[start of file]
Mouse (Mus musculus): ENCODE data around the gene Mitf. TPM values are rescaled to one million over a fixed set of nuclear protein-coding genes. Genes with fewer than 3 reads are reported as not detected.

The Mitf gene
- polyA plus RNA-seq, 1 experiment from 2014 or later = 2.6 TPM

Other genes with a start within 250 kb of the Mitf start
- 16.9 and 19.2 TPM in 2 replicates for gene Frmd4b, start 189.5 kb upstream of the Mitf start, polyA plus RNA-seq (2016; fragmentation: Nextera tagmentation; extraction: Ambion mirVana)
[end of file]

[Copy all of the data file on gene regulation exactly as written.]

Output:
Mouse (Mus musculus): ENCODE data around the gene Mitf. TPM values are rescaled to one million over a fixed set of nuclear protein-coding genes. Genes with fewer than 3 reads are reported as not detected.

The Mitf gene
- polyA plus RNA-seq, 1 experiment from 2014 or later = 2.6 TPM

Other genes with a start within 250 kb of the Mitf start
- 16.9 and 19.2 TPM in 2 replicates for gene Frmd4b, start 189.5 kb upstream of the Mitf start, polyA plus RNA-seq (2016; fragmentation: Nextera tagmentation; extraction: Ambion mirVana)